1. answerers know what they're dealing with and can answer definitively instead of throwing mud at the wall and seeing what sticks, and
  2. visitors looking for answers can be sure that the answers are exactly what they're looking for.

If I don't "understand" a question simply because I don't know the language or the library in question, I ignore it. Because chances are that, as a matter of fact, I do understand the question — I simply don't have the knowledge to answer it.

But If I don't understand a question because it's vague, or worse, incoherent, chances are that not many people are going to understand it either. When somebody leaves a comment saying they don't understand, there's a reasonable chance they are speaking not just for themselves but for a broader group of people who would otherwise be the target audience of your question. (That's not to say there won't be those who stick their noses into questions they have no business answering, like somebody who has never seen a line of C++ code trying to answer a question, but those are relatively uncommon.)

Unfortunately, in my experience I've also found that some well-written questions can be perceived as unclear or otherwise hard to understand simply because a large portion of the userbase doesn't speak English natively. Questions that are obvious and straightforward to a native speaker might well be a load of jargon to a non-native speaker. I really don't want to have to dumb down my posts, but I think there is an art to writing something that is comprehensive, fluent, yet easy to understand for a wide audience.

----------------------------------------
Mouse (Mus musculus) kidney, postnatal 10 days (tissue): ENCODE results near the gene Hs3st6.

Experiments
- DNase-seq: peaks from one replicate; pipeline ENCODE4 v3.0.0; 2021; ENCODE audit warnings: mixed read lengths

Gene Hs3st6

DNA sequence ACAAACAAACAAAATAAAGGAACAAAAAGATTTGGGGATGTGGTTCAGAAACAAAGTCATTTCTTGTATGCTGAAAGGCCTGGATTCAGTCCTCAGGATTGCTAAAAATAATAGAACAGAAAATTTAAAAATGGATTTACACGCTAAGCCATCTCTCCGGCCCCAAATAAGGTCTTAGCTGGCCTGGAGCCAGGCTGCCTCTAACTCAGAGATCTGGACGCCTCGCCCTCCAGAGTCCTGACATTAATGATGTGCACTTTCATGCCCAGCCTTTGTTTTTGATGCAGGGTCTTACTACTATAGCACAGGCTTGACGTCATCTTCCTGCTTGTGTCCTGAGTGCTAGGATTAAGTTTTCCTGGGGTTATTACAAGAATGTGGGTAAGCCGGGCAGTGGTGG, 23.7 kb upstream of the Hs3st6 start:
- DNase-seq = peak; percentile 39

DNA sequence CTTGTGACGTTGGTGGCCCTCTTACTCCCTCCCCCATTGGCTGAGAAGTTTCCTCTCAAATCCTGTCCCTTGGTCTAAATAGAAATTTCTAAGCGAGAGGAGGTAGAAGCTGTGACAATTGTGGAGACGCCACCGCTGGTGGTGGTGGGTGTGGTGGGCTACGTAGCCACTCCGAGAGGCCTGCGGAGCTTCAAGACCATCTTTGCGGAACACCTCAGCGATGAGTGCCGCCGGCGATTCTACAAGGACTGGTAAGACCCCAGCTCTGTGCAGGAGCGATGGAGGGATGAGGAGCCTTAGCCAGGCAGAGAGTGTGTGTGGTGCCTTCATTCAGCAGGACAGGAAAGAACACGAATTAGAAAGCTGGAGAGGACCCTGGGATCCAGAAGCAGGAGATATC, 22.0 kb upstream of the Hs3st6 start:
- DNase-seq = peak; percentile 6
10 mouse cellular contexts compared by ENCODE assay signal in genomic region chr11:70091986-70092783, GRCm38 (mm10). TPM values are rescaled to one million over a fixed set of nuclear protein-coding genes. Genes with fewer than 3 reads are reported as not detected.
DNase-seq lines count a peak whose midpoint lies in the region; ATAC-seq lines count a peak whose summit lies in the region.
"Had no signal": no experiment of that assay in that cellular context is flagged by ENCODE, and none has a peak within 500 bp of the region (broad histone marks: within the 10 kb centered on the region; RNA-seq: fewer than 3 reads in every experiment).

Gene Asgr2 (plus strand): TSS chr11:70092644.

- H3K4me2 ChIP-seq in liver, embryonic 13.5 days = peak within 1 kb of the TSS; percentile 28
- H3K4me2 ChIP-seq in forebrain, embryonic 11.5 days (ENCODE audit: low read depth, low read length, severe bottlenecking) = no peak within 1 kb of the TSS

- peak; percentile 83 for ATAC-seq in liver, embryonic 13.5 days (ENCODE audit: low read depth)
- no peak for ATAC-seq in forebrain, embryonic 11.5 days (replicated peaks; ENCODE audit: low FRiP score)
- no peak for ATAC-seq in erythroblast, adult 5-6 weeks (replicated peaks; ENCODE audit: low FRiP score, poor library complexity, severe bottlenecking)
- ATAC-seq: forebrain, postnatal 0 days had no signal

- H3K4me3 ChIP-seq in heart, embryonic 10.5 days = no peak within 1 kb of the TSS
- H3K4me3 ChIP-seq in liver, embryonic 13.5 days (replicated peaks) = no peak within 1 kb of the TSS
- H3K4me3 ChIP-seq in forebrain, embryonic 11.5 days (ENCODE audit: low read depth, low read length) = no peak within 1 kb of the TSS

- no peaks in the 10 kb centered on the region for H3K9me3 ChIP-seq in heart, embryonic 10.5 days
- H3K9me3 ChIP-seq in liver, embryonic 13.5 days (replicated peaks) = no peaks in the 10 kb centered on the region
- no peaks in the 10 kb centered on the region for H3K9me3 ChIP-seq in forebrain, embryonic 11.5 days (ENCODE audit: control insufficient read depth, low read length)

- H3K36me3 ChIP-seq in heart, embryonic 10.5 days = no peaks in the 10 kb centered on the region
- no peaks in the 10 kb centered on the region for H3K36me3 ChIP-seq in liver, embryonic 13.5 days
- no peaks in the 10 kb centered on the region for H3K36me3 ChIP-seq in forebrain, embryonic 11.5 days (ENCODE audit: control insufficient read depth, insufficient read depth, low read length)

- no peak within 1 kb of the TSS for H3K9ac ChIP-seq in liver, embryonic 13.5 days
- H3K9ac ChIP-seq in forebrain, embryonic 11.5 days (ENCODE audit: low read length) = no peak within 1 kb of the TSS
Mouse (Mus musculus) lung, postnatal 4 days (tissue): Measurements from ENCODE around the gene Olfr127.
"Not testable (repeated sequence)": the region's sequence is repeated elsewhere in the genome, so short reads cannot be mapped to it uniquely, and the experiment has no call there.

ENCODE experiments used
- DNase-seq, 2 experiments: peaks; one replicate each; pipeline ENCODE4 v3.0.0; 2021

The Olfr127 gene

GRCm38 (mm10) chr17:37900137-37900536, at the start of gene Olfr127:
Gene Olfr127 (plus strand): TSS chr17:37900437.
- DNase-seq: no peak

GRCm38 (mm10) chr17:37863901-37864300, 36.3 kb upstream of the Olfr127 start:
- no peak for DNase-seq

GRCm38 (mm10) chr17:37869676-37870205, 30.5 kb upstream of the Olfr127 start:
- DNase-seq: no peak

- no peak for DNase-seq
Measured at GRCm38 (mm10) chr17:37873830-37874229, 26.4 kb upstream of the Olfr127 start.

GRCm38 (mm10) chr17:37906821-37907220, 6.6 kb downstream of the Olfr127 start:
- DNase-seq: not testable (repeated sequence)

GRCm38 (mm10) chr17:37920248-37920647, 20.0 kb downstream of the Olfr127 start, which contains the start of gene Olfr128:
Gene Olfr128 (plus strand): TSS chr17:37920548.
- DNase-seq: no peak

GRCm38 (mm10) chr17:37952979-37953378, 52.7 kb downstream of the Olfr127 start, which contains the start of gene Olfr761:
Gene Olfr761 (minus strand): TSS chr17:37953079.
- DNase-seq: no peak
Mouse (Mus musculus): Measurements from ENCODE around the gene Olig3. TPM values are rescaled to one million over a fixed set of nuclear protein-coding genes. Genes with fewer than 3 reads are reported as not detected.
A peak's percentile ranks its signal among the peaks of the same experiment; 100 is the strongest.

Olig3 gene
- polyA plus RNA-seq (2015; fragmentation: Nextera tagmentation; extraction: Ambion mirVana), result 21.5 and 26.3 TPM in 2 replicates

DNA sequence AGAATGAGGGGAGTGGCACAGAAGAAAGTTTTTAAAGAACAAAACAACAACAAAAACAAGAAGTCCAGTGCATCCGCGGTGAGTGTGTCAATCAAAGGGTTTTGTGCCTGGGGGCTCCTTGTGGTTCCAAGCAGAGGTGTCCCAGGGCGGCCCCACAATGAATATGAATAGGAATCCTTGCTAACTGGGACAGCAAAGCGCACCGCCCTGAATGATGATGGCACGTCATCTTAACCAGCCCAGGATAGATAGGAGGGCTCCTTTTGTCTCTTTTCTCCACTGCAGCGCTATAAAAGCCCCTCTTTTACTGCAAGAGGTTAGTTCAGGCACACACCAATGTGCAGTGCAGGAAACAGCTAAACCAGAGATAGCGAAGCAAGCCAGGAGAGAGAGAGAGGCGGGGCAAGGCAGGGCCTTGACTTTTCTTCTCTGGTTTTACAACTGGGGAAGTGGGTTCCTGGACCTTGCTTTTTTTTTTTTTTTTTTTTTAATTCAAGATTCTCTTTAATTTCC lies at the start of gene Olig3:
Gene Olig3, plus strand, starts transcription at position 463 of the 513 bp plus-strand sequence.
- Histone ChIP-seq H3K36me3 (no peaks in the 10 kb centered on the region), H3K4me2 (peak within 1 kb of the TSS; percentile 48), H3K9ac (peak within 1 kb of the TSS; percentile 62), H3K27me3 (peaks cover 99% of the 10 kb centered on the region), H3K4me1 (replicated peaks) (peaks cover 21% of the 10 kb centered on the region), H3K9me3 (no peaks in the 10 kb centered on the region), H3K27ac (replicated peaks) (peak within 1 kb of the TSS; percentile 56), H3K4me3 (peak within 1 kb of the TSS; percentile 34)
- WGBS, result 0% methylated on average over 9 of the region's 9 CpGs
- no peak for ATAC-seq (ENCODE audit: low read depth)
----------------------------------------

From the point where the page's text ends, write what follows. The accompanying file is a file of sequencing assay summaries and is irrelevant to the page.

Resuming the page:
As for "Please don't do that", you won't believe how often we get questions about folks doing things they really shouldn't be doing. Yes, there are situations where the asker has a legitimate and sometimes even common use case no one has thought of (e.g. "parsing" HTML with regex — check out the next highest-scoring answer after the accepted one for what I'd consider a much more sensible response to the original question that's ironically not actually an answer; heck, even I have been guilty of being wrong on this count at least once), but there are situations where, seriously, no one in their right mind should be doing whatever it is they are doing (e.g. building an SQL statement by concatenating strings directly), and there are less egregious situations where the approach is not unreasonable but simply suboptimal. I think this is largely a case-by-case thing.

  • As to the last paragraph, that's known as the XY problem. You think you need to do X because of inexperience, and you may even be able to if you accept enough negative consequences, but the real correct answer will recommend you to do Y instead, because Y is cleaner and easier for your purpose. – Magisch Apr 11 '17 at 6:33
  • 1
    @Magisch: And that's how you know I was just rambling - I couldn't remember what it was called. – BoltClock Apr 11 '17 at 6:34
12